Sam McKenna: When I became a leader I thought, “How am I going to do this? How am I going to get my team to behave in the same way that I do?” I know what’s made me successful; how do I scale that? I think that’s one of my biggest challenges is scaling my behavior,. My team says, “What would Sam do?” How do I scale that so that when they’re in those same situations they think and have the same trigger points?
The other thing that I think we all struggle with is pipeline. I think every single sales executive or rep can say, “I need more pipeline.” What we really try to do is focus on, again, the relationships. I can’t imagine what it was like to sell before the days of LinkedIn, which I know is our most valuable tool in terms of understanding where people come from, what they’re interested in, who they’re connected with.
But in terms of being able to build pipeline and really focusing on self-sourced pipeline so we can control it, it’s how do we drive that, how do we utilize our connections and our networks to open more doors and quicker.
I have another tagline that I use: “Show me you know me.” I’m sure, like every executive on the planet, you get 10, 12, 50 marketing emails a day from people wanting to sell you stuff. As a sales leader I love the emails that come in and tell me that I can get better I.T. reporting, which is obviously what I need. But when you flip the tables and you really have access to LinkedIn, you know everything you need to know within those first three minutes. If you can utilize that in a meaningful way, that’s really what’s going to get you in front of someone.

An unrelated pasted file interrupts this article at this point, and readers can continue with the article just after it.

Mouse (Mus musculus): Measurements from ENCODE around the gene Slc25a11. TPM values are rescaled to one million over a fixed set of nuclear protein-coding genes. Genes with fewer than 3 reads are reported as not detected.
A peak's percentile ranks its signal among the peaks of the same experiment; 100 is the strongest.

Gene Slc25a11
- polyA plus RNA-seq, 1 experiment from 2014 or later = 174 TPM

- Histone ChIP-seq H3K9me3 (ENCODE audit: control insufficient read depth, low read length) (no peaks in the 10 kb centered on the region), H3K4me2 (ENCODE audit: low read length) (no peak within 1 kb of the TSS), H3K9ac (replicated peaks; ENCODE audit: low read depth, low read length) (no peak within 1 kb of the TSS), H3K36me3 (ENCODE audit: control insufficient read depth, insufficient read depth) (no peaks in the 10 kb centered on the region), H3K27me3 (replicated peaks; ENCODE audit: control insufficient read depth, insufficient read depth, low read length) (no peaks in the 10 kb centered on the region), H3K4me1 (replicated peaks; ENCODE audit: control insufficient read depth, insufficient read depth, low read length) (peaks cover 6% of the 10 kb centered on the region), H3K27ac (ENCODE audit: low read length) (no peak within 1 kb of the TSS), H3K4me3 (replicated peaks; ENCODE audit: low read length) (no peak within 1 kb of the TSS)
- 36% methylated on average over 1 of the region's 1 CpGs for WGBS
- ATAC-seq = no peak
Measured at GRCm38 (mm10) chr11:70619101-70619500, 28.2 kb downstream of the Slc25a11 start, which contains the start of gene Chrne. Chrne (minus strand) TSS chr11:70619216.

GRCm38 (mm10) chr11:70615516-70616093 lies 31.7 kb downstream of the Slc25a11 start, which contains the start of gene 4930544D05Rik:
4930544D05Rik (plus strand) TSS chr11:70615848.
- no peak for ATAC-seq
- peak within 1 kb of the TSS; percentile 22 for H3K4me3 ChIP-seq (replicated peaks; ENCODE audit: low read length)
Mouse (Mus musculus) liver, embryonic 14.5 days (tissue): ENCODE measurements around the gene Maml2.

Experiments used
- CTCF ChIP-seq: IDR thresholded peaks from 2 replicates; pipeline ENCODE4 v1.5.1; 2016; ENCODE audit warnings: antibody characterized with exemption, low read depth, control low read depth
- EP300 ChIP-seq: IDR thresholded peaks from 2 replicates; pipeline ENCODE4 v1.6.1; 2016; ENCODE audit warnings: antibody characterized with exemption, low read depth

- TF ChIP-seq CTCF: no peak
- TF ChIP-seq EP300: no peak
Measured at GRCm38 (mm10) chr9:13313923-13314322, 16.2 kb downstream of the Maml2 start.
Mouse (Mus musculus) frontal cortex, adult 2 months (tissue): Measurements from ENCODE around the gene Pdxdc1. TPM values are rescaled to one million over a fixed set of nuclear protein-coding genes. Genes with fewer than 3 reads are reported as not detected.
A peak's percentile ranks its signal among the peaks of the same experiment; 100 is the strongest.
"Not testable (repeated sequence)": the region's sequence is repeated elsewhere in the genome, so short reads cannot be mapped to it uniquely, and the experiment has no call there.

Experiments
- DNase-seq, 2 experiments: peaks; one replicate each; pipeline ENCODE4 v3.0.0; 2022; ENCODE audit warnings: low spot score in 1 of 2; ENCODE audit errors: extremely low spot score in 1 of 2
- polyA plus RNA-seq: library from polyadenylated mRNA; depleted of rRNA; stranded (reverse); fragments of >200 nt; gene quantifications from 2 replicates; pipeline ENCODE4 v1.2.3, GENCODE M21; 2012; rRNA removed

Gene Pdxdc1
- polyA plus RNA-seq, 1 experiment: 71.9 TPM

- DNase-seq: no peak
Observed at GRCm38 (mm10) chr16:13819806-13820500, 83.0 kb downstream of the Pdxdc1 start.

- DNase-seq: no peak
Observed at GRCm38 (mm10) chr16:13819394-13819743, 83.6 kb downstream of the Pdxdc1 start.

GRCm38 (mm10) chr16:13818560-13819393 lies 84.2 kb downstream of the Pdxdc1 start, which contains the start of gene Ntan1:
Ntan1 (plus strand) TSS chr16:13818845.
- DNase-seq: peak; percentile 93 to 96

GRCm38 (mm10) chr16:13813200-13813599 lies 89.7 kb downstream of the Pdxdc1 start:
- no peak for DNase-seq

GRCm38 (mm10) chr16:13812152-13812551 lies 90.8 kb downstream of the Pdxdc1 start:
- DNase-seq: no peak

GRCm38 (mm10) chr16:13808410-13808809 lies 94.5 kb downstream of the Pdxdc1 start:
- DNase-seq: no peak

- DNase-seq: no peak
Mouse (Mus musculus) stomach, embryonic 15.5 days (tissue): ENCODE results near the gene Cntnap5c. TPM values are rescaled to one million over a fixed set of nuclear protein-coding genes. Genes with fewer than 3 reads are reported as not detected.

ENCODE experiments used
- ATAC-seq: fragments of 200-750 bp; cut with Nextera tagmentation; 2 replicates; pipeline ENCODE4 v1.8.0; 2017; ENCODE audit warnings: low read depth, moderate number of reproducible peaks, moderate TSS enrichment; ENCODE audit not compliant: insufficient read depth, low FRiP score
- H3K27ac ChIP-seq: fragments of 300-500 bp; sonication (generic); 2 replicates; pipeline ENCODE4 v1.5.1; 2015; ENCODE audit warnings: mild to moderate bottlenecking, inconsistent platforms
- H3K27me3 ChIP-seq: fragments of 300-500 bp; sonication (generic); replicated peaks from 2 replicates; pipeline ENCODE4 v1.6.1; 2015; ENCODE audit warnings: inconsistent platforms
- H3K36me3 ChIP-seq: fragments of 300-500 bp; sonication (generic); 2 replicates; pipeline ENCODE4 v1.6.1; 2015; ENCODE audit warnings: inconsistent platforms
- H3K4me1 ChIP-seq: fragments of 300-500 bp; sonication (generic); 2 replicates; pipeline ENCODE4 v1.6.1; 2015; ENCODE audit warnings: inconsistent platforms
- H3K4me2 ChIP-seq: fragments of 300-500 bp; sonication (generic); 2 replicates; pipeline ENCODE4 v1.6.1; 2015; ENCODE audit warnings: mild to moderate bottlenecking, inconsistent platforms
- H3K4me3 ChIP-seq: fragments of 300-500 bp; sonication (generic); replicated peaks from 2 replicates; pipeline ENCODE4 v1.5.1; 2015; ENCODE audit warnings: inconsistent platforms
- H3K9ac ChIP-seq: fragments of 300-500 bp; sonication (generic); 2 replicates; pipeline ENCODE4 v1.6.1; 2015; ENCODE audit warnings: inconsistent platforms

No, it’s not a silver bullet. Not everybody’s going to respond to you no matter how charming and “show me you know me” you are. But it’s a much easier way to do that, and I think as a core lesson I’d always say, again, that the subject line really matters.
One of the things that we do too is a lot of our customers have case studies with us. They will let us talk about them being customers. We use that in our subject line if we’re trying to reach somebody who’s worked at that company before.
Fred Diamond: “Show me you know me,” “the urgent bird gets the worm”: great sayings from our guest today, Sam McKenna. Sam, what is the number-one specific sales success or win from your career that you’re most proud of? Take us back to that moment.
Sam McKenna: I had a deal that I was working and that was basically the final deal that I needed to [achieve] President’s Club. And of course, it was the 11th hour. We’re about to sign and the CMO got cold feet, and I was like “No.” The CMO said, “You know I get it. I get what you guys are selling. I understand it. But I don’t understand why I’m going to spend so much more money on something that I just kind of think is prettier.” We were trying to get them to convert from WebEx to ON24.
And so I just thought to a basic level. One of the keys to my success is always being able to give great analogies and make somebody think about things in their own world. This was a pretty prestigious law firm, and I said, “I’m going to give you the worst example that I can really think of, but I hope it makes sense.” He said, “Okay, hit me with it.” I said, “Let’s say you’re hosting a hundred of your top partners or top clients to come to a dinner, and you have the option to serve them filet mignon, which we know is going to cost you a fortune, or you can serve them beef-flavored ramen noodle soup. They’re going to do the same thing: At the end of the day they’re going to feed people. They will likely feel full at the end, but what are they going to think of you at the end of that dinner? You’re spending a thousand X on the dinner to serve them filet instead of ramen noodle soup. Which are you going to do?“ And he said, “I’m never going to serve them ramen noodle soup.” And I’m like, “But it’s so expensive, and filet is just prettier. Who cares?” And he’s like, “I get it. Okay, we’re in.” I can’t believe that such a terrible analogy won me the deal that I needed and got me to my first President’s Club.